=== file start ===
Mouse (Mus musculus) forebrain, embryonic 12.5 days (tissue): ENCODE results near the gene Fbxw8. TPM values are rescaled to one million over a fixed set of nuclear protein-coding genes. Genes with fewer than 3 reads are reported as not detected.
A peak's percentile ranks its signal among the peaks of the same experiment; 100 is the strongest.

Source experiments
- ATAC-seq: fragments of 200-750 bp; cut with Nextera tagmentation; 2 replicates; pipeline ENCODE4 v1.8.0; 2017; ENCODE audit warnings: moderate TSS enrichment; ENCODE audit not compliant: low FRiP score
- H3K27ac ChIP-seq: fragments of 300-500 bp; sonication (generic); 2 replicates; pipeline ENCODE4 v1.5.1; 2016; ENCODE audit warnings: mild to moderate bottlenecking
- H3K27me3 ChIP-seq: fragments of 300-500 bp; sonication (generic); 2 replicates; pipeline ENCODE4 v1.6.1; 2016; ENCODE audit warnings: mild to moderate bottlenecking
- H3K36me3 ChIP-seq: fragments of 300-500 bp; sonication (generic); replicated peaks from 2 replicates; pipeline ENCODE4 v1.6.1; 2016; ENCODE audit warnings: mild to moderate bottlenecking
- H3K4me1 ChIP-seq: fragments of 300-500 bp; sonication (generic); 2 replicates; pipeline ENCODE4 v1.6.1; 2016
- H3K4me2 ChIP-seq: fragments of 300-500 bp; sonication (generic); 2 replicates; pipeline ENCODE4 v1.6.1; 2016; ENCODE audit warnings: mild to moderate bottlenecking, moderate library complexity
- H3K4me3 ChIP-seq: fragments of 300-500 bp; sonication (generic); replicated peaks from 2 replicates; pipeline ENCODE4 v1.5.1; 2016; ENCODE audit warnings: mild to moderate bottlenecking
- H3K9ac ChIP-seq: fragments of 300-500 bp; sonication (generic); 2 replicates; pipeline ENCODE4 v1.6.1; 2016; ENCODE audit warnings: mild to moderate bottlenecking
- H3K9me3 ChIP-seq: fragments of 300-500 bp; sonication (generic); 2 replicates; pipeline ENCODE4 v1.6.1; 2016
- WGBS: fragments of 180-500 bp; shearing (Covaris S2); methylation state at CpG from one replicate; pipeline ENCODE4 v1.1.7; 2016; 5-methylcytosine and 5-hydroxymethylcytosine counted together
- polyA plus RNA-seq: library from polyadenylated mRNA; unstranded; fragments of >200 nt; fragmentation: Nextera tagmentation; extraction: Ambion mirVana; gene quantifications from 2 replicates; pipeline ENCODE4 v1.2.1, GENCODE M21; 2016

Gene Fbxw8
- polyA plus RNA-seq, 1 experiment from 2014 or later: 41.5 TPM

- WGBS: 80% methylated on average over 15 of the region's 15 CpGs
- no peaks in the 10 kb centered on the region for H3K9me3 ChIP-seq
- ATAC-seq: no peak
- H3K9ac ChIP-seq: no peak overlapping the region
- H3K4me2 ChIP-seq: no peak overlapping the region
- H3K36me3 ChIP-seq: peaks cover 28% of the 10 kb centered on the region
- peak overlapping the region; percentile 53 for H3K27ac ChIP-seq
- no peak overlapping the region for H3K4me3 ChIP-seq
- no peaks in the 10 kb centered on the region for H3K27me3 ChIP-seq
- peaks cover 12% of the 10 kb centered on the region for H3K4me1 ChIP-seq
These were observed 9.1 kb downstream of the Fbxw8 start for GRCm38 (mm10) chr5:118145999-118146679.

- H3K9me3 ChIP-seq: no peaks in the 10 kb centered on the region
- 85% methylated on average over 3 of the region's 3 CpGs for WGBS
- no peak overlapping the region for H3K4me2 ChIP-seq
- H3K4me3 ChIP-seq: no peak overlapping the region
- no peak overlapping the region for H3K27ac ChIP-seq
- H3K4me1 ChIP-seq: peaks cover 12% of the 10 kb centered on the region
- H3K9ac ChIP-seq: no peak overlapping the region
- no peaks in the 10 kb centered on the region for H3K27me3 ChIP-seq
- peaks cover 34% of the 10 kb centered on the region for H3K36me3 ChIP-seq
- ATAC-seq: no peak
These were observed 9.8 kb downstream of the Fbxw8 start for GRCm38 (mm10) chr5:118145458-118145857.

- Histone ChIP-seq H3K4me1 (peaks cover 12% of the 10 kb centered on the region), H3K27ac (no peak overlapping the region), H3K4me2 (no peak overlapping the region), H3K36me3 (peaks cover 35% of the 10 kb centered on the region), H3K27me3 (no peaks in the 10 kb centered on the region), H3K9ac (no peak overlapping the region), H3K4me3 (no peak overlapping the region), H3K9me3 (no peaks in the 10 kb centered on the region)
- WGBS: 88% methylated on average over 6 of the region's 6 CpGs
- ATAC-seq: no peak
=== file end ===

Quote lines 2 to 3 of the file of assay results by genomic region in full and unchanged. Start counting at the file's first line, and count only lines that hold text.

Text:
A peak's percentile ranks its signal among the peaks of the same experiment; 100 is the strongest.

Source experiments